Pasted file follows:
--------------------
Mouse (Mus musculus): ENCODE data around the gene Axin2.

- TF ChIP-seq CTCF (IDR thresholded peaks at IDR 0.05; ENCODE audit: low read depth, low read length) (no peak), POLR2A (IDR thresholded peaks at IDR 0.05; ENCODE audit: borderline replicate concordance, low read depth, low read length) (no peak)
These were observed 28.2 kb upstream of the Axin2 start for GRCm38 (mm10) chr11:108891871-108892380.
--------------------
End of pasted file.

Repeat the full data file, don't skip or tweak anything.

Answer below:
Mouse (Mus musculus): ENCODE data around the gene Axin2.

- TF ChIP-seq CTCF (IDR thresholded peaks at IDR 0.05; ENCODE audit: low read depth, low read length) (no peak), POLR2A (IDR thresholded peaks at IDR 0.05; ENCODE audit: borderline replicate concordance, low read depth, low read length) (no peak)
These were observed 28.2 kb upstream of the Axin2 start for GRCm38 (mm10) chr11:108891871-108892380.